In my recent blog post, we introduced the topic of cloud security and described tips to understanding a cloud environment. For this blog, I want to explain how a company can incorporate security into the cloud.

As more and more companies adopt the cloud service model and migrate their critical data to the cloud, security must rise to the forefront. If you neglect security in the beginning phases of adopting the cloud, then you are setting yourself up for failure.

Enhance control layers for cloud security

First, let us describe some control layers that you should look for when examining different cloud providers and also have installed on your current systems. (Please refer to image below)

If we take these control layers and apply them to a cloud environment, we can map the two models together and enhance our cloud security. Below describes how you can enhance each control layer:

  • Application Layer: Establish the right policies for industry adoption security standards. For example, for Web applications, utilize the OWASP standards. Whichever policy you put in place, the applications should meet and comply with the appropriate regulatory and business requirements for your business.
  • Information Layer: Every company should develop and document an information security management program, including administrative, technical and physical safeguards to protect information against unauthorized deletion, access or modification. This is just as true with the cloud. If you adopt the cloud, you cannot depend on your cloud provider to meet each and every safeguard. You are still responsible for the security of your data.
  • Management Layer: This layer can cover administrative cloud tasks. It can allow continued and effective services from the cloud. Consumers should be examining management policies to locate better and more efficient services.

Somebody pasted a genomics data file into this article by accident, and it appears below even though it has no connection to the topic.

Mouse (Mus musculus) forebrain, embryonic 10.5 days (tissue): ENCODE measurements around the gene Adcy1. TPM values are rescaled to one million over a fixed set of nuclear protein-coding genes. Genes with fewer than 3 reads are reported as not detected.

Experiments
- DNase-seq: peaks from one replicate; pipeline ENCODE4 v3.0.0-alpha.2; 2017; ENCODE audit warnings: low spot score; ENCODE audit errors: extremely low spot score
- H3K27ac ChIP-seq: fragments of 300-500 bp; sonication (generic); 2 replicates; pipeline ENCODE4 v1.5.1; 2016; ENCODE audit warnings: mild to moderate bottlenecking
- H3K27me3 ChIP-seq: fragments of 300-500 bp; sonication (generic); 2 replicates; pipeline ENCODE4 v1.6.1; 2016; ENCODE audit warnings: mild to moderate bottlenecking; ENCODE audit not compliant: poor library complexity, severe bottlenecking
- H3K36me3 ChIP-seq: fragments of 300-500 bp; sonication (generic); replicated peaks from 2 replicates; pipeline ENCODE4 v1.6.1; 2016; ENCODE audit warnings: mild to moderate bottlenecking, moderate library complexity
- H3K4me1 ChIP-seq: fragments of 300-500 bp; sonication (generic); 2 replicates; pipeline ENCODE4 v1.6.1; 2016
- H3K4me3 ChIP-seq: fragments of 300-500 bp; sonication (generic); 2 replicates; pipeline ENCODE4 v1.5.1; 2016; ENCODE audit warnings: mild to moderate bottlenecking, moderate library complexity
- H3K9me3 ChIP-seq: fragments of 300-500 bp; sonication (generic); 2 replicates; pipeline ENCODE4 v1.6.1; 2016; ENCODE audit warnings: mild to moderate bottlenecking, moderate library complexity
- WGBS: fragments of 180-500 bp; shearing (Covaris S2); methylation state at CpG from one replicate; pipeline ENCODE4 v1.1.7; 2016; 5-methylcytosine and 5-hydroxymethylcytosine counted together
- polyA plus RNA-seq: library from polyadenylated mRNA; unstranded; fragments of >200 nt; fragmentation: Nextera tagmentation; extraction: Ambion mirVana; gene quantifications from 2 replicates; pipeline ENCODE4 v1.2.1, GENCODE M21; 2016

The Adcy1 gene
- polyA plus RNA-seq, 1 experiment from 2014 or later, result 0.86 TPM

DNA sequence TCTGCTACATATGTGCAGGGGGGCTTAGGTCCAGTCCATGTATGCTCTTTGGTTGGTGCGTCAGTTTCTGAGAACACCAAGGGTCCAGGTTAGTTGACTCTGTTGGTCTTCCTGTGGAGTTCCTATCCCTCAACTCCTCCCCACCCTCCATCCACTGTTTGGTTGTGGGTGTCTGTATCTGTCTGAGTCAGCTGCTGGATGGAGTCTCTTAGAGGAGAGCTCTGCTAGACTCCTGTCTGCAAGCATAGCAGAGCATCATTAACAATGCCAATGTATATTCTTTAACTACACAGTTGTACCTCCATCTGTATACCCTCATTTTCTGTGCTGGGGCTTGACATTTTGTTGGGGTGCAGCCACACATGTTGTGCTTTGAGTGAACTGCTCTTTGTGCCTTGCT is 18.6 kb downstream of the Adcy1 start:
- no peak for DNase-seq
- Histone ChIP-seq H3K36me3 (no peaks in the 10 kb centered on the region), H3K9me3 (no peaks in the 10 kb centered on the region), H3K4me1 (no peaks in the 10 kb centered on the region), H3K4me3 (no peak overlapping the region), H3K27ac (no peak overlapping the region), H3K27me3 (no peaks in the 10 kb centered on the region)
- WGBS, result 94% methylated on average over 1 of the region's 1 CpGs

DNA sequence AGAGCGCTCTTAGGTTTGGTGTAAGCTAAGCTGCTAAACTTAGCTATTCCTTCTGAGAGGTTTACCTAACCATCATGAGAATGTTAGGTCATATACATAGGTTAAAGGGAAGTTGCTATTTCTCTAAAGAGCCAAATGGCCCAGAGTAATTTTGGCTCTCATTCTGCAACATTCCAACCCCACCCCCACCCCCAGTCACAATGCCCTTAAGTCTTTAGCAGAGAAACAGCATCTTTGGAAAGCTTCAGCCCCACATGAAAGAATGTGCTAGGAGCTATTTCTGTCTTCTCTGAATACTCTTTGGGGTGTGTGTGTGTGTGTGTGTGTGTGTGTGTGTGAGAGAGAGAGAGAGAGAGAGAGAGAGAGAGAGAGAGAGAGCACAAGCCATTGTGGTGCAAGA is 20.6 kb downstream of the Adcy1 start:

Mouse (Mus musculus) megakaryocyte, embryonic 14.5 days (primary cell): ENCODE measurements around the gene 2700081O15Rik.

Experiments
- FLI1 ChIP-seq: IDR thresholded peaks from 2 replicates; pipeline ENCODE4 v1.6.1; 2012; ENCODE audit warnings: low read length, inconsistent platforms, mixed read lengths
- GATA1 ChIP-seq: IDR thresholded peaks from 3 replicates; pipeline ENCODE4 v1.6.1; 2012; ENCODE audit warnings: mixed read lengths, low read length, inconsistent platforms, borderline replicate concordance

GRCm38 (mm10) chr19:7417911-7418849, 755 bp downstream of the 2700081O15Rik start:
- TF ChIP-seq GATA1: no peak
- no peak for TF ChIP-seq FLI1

• Network Layer: This layer deals with various measures and policies that a network administrator can use to monitor and prevent illegal access, misuse or denial of network accessible resources. Utilizing identity management policies, network monitoring and access controls can aid in securing the network layer.
  • Trusted Computing: This layer defines the secured computational environment that implements internal controls, auditability and maintenance to ensure the availability and integrity of operations in the cloud.
  • Computation and Storage: A cloud service provider may not be able to manage your data due to the lack of physical control. The cloud is merely a series of computers, spread across various geographic regions, with inherent security risks. Your cloud provider must establish policies and procedures for data storage and retention. There should be appropriate back-up mechanisms to provide you, the client, with reliability and the ability to meet statutory, regulatory, contractual and business requirements.
  • Physical Layer: This layer includes security measures for cloud infrastructure, data centers and associated physical resources. Think fences, guards, access points, etc. As a customer of a cloud provider, you should inquire about the physical security of their facilities.

When it comes to the cloud, security is a shared responsibility. Both the provider and the client must take the appropriate steps to ensure that security is built into the entire cloud system. Depending on which cloud model you decide to use, you should ensure that your service level agreement (SLA) and terms of service with the cloud provider are clear and unambiguous. Make sure that they cover the areas listed above and provide adequate protection and meet the regulatory standards that your business already has to meet. Just because you are utilizing a cloud provider doesn’t preclude you from these standards. HIPAA and PCI still apply to your data, even if it resides in the cloud!

Here are some tips to help you establish best practices for cloud security:

  1. Enforce data protection, backup and retention mechanisms.
  2. Enforce SLA’s for patching and vulnerability remediation.
  3. Prohibit user credential sharing among users, applications and services.
  4. Implement strong authentication, authorization and auditing mechanisms.
  5. Monitor the client’s traffic for any malicious activity.
  6. Ensure the proper logs are stored securely and are able to be examined, if needed.
  7. Conduct a tabletop exercise prior to cloud implementation to test your internal team on cloud Incident Response activities. Learn more about how to be proactive for cloud security with NTT Security.

The cloud appears to be here to stay. Bring security into the cloud and don’t leave it stranded on the ground.

Contact us for more information on how to enhance your cloud security!